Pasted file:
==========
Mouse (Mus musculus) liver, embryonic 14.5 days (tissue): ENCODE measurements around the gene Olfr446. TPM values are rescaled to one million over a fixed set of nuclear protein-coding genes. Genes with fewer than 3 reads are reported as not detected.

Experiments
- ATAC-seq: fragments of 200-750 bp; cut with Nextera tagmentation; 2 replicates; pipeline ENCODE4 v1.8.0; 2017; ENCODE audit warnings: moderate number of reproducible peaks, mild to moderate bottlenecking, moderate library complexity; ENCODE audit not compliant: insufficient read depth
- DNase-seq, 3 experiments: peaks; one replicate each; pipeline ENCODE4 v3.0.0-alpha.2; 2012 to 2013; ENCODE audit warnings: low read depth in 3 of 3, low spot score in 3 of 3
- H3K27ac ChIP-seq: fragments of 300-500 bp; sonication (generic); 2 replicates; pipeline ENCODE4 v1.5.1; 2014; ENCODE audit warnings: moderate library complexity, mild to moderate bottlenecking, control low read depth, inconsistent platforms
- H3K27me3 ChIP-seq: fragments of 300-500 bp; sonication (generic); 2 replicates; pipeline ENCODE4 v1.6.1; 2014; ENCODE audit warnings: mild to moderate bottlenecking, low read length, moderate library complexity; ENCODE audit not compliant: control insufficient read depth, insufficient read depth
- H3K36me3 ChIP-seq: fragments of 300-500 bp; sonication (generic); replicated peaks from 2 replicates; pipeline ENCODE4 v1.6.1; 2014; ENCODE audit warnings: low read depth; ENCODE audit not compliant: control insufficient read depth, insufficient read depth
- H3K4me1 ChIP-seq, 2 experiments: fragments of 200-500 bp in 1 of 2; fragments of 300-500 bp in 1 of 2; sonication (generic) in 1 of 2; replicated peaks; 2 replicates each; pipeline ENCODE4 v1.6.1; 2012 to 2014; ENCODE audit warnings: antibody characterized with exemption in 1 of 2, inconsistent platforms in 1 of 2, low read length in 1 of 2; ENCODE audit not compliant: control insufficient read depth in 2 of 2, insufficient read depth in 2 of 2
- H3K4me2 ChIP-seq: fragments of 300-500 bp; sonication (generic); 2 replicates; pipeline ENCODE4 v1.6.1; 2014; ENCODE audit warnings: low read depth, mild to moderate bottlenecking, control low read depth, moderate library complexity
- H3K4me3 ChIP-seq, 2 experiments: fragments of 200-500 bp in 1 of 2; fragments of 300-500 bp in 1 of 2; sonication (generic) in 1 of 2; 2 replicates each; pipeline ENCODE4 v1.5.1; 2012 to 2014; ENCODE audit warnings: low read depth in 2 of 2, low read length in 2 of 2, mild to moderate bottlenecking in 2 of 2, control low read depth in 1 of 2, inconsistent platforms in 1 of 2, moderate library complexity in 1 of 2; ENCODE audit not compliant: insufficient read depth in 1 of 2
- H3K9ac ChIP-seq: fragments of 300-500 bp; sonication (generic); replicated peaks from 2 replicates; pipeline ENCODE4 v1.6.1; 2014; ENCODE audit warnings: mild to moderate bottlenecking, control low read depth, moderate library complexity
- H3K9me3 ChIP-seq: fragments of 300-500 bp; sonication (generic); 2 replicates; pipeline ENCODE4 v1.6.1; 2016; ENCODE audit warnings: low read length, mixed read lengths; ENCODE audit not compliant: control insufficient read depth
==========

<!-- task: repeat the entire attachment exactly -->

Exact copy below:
Mouse (Mus musculus) liver, embryonic 14.5 days (tissue): ENCODE measurements around the gene Olfr446. TPM values are rescaled to one million over a fixed set of nuclear protein-coding genes. Genes with fewer than 3 reads are reported as not detected.

Experiments
- ATAC-seq: fragments of 200-750 bp; cut with Nextera tagmentation; 2 replicates; pipeline ENCODE4 v1.8.0; 2017; ENCODE audit warnings: moderate number of reproducible peaks, mild to moderate bottlenecking, moderate library complexity; ENCODE audit not compliant: insufficient read depth
- DNase-seq, 3 experiments: peaks; one replicate each; pipeline ENCODE4 v3.0.0-alpha.2; 2012 to 2013; ENCODE audit warnings: low read depth in 3 of 3, low spot score in 3 of 3
- H3K27ac ChIP-seq: fragments of 300-500 bp; sonication (generic); 2 replicates; pipeline ENCODE4 v1.5.1; 2014; ENCODE audit warnings: moderate library complexity, mild to moderate bottlenecking, control low read depth, inconsistent platforms
- H3K27me3 ChIP-seq: fragments of 300-500 bp; sonication (generic); 2 replicates; pipeline ENCODE4 v1.6.1; 2014; ENCODE audit warnings: mild to moderate bottlenecking, low read length, moderate library complexity; ENCODE audit not compliant: control insufficient read depth, insufficient read depth
- H3K36me3 ChIP-seq: fragments of 300-500 bp; sonication (generic); replicated peaks from 2 replicates; pipeline ENCODE4 v1.6.1; 2014; ENCODE audit warnings: low read depth; ENCODE audit not compliant: control insufficient read depth, insufficient read depth
- H3K4me1 ChIP-seq, 2 experiments: fragments of 200-500 bp in 1 of 2; fragments of 300-500 bp in 1 of 2; sonication (generic) in 1 of 2; replicated peaks; 2 replicates each; pipeline ENCODE4 v1.6.1; 2012 to 2014; ENCODE audit warnings: antibody characterized with exemption in 1 of 2, inconsistent platforms in 1 of 2, low read length in 1 of 2; ENCODE audit not compliant: control insufficient read depth in 2 of 2, insufficient read depth in 2 of 2
- H3K4me2 ChIP-seq: fragments of 300-500 bp; sonication (generic); 2 replicates; pipeline ENCODE4 v1.6.1; 2014; ENCODE audit warnings: low read depth, mild to moderate bottlenecking, control low read depth, moderate library complexity
- H3K4me3 ChIP-seq, 2 experiments: fragments of 200-500 bp in 1 of 2; fragments of 300-500 bp in 1 of 2; sonication (generic) in 1 of 2; 2 replicates each; pipeline ENCODE4 v1.5.1; 2012 to 2014; ENCODE audit warnings: low read depth in 2 of 2, low read length in 2 of 2, mild to moderate bottlenecking in 2 of 2, control low read depth in 1 of 2, inconsistent platforms in 1 of 2, moderate library complexity in 1 of 2; ENCODE audit not compliant: insufficient read depth in 1 of 2
- H3K9ac ChIP-seq: fragments of 300-500 bp; sonication (generic); replicated peaks from 2 replicates; pipeline ENCODE4 v1.6.1; 2014; ENCODE audit warnings: mild to moderate bottlenecking, control low read depth, moderate library complexity
- H3K9me3 ChIP-seq: fragments of 300-500 bp; sonication (generic); 2 replicates; pipeline ENCODE4 v1.6.1; 2016; ENCODE audit warnings: low read length, mixed read lengths; ENCODE audit not compliant: control insufficient read depth